In general, New York divides its standard DWI offenses into two main categories: driving while intoxicated (“DWI”) offenses and driving while ability impaired (“DWAI”). State law then further separates these crimes into several different kinds of drug and alcohol violations, including:
- Aggravated DWIs;
- DWAIs for alcohol, drugs, or a combination of both;
- DWIs based on blood alcohol content (BAC) of consumer versus commercial drivers;
- Zero tolerance laws; and
- Refusal to take a DWI test.
When any of the above DWI/DWAI offenses are committed within a ten year period from an initial conviction, the defendant will become a repeat DWI offender. Drivers who repeat such an offense within a five year period will not only be considered repeat DWI offenders, but will also face a mandatory jail sentence of five days or court-mandated community service for 30 days and will be required to install an ignition interlock device on their motor vehicle.
The penalties one can face in New York for another DWI conviction are quite serious. For example, a first-time DWI/DWAI offender in New York may need to pay fines ranging between $300 and $500, whereas a third-time offender will have to pay between $750 to $1,500 or more.
Therefore, if you are facing charges and a possible conviction for a repeat DWI/DWAI offense, then it may be in your best interest to contact a New York DUI/DWI attorney immediately for further legal advice.
What are the Most Common Forms of Punishment for DWI?
Judges in New York are generally given discretion to decide what sort of punishment a defendant should receive for a DWI/DWAI conviction. This means that aside from reviewing the statutory laws that are applicable to each case, a judge may also consider the facts and circumstances surrounding a specific case.
So, while the type of penalty that a judge ultimately decides to issue can vary on a case-by-case basis, it usually involves one of the following forms of punishment:
- Suspension or revocation of a driver’s license or vehicle registration;
- Fines, special assessments, surcharges, and/or various fees;
- Court-mandated counseling, treatment, or educational sessions;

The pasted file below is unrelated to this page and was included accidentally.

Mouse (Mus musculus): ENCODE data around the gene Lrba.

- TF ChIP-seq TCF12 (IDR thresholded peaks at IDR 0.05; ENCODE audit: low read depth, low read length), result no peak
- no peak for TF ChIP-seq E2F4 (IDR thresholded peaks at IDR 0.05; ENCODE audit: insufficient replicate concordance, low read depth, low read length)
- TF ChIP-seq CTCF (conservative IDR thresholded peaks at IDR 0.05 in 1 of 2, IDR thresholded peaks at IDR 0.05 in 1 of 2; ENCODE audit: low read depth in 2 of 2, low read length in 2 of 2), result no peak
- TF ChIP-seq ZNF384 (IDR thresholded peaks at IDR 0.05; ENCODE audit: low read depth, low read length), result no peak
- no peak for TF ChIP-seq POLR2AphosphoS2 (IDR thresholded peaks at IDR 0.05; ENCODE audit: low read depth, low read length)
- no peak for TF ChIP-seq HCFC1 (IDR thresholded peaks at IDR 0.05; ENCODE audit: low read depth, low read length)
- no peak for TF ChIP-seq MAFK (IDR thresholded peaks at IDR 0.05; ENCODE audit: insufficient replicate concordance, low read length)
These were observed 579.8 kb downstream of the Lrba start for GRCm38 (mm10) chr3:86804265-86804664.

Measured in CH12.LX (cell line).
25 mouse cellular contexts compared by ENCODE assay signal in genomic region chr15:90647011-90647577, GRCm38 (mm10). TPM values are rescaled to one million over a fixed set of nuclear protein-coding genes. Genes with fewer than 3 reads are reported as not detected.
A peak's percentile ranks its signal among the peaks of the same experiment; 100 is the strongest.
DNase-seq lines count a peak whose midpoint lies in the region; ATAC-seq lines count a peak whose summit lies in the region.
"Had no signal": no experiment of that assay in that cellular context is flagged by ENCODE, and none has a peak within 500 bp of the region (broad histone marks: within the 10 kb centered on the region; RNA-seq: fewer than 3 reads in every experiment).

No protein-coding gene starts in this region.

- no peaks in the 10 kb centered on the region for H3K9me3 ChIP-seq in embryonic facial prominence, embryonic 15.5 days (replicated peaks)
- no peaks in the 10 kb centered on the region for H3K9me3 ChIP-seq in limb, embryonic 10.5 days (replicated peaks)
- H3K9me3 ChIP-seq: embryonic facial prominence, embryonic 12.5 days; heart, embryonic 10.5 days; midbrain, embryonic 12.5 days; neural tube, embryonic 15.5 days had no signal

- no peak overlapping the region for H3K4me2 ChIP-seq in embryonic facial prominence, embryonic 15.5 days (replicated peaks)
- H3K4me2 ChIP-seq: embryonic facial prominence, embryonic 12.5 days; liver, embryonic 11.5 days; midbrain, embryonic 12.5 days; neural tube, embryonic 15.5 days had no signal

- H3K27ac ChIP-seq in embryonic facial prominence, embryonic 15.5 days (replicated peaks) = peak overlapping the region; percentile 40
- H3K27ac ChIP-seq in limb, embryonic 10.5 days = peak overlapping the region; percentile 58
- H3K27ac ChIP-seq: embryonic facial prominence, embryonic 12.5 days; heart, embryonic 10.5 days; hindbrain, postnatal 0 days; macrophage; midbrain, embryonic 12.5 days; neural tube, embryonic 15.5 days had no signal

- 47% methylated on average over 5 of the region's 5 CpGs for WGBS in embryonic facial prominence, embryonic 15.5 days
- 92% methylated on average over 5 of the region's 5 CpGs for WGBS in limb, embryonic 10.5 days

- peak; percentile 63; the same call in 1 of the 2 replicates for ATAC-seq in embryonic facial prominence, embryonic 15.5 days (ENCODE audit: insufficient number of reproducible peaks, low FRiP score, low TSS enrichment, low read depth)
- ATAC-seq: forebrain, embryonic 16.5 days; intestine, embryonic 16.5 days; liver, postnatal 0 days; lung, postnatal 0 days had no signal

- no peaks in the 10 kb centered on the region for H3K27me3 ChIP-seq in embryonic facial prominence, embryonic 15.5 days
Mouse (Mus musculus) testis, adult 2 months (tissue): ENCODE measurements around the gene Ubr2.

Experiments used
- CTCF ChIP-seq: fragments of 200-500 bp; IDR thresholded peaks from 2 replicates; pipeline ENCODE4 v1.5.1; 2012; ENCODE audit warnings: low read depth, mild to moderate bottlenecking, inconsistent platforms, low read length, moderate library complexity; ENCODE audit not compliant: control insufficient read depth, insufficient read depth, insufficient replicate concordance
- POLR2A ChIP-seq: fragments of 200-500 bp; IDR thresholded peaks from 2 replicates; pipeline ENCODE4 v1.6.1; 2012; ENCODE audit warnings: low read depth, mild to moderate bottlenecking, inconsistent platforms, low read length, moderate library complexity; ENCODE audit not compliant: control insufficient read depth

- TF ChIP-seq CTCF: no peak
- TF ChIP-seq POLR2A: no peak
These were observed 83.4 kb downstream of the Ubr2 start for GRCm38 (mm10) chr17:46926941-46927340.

- Vehicle-related penalties like installation of an ignition interlock device on a vehicle or forfeiture of a motor vehicle;
- Parole or probation, possibly with court-mandated community service hours; and/or
- A jail sentence for a minimum of fifteen days to up to seven years or longer.
Additionally, drivers who have been convicted of a first-time DWI offense should keep in mind that the more times they are convicted of this crime, the harsher their punishment will be for a subsequent conviction.
What Happens to a Repeat Offender After Each DWI Offense?
As is the case in many other states, a repeat offender can expect to receive a harsher sentence for each subsequent conviction of a DWI offense in New York state. This means that for every time a defendant is found guilty of committing a DWI offense, the amount of fines and/or their prison sentence will likely increase. To better demonstrate how this might work, consider the following levels of penalties for DWI convictions in New York:
- A driver who is found guilty of violating New York’s zero tolerance law for a second time will receive a mandatory civil penalty of $125, a $100 re-application fee, and have their license temporarily revoked for a period of one year or until they turn 21 years of age.
- A driver who is found guilty of refusing a DWI test within a period of five years from their last refusal will receive a mandatory $750 civil penalty and can have their license revoked for a minimum of eighteen months or permanently if they are a commercial driver.
- A second DWAI violation within a five year period can result in a mandatory fine of $500 to up to $750, a 30-day jail term, and revocation of a driver’s license for a minimum of six months. A third or further DWAI violation within a period of ten years can lead to a 180 day jail sentence, revocation of a driver’s license for a minimum of six months, and fines ranging between $750 and $1,500.